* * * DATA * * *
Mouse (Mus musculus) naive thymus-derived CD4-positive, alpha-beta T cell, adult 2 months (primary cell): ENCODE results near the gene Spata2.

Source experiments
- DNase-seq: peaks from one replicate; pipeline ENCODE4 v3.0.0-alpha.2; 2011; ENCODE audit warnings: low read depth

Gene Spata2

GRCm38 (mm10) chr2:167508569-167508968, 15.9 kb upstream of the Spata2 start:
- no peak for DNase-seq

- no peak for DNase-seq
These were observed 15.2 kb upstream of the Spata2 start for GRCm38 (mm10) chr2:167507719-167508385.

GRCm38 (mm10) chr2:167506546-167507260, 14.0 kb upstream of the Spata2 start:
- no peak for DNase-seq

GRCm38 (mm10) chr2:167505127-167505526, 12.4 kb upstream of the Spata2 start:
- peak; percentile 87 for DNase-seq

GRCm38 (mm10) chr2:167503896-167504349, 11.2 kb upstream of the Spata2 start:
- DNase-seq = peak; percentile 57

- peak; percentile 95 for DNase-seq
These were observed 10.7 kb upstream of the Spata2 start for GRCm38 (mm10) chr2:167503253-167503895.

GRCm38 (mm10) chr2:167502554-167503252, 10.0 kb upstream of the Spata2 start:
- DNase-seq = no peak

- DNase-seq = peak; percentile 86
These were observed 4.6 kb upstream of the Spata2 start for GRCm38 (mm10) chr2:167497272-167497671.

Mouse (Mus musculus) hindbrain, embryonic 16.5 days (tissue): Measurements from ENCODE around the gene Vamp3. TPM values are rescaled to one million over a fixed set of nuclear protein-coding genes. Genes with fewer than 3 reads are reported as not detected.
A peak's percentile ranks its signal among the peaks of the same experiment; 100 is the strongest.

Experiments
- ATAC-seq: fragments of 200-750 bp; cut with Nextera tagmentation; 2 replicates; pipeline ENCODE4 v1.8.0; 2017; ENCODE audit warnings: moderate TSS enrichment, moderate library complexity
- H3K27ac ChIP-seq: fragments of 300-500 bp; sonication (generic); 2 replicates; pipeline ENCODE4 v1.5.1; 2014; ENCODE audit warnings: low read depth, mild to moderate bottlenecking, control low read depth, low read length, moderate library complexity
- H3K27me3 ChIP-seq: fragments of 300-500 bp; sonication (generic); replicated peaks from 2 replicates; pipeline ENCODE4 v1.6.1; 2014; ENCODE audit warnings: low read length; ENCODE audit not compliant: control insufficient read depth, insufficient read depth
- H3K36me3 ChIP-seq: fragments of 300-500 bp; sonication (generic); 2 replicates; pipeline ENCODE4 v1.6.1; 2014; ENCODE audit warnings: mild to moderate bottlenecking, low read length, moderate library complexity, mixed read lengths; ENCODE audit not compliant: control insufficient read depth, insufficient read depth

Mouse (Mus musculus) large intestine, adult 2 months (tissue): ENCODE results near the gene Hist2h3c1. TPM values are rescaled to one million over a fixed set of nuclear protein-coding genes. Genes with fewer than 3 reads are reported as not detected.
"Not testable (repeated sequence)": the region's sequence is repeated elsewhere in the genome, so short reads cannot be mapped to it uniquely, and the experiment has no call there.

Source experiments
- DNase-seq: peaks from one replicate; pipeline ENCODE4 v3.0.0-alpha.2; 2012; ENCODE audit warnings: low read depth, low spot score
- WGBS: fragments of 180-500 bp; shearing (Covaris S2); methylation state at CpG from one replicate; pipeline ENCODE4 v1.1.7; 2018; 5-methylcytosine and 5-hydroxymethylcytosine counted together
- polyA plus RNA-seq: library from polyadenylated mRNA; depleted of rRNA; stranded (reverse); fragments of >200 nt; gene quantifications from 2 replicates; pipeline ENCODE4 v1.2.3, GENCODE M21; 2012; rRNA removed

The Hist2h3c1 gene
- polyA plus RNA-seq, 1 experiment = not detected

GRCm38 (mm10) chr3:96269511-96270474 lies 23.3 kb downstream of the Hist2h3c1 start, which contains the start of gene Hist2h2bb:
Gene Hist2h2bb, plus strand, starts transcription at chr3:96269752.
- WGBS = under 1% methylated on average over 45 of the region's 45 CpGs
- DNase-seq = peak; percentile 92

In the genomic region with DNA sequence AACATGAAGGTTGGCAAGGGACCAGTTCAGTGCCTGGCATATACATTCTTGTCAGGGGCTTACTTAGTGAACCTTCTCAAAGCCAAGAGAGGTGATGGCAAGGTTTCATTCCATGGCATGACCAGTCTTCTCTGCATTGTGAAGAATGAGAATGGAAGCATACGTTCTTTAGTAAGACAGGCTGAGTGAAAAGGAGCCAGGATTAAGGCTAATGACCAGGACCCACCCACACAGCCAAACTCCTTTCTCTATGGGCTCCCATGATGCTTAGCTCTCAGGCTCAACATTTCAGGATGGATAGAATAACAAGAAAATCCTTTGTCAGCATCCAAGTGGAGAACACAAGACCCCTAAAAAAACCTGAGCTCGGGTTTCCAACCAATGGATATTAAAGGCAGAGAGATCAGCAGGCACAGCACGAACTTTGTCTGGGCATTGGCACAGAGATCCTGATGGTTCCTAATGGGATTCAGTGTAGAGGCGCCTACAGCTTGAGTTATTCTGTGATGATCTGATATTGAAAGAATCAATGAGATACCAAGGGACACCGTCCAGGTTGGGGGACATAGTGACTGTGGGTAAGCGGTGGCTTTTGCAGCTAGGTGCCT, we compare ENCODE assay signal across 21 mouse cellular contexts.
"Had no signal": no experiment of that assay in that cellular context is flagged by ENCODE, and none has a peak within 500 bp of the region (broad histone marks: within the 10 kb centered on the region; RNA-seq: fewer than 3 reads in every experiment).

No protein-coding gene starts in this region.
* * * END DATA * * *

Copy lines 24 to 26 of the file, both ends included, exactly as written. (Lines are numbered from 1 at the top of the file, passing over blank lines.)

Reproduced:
- ATAC-seq: fragments of 200-750 bp; cut with Nextera tagmentation; 2 replicates; pipeline ENCODE4 v1.8.0; 2017; ENCODE audit warnings: moderate TSS enrichment, moderate library complexity
- H3K27ac ChIP-seq: fragments of 300-500 bp; sonication (generic); 2 replicates; pipeline ENCODE4 v1.5.1; 2014; ENCODE audit warnings: low read depth, mild to moderate bottlenecking, control low read depth, low read length, moderate library complexity
- H3K27me3 ChIP-seq: fragments of 300-500 bp; sonication (generic); replicated peaks from 2 replicates; pipeline ENCODE4 v1.6.1; 2014; ENCODE audit warnings: low read length; ENCODE audit not compliant: control insufficient read depth, insufficient read depth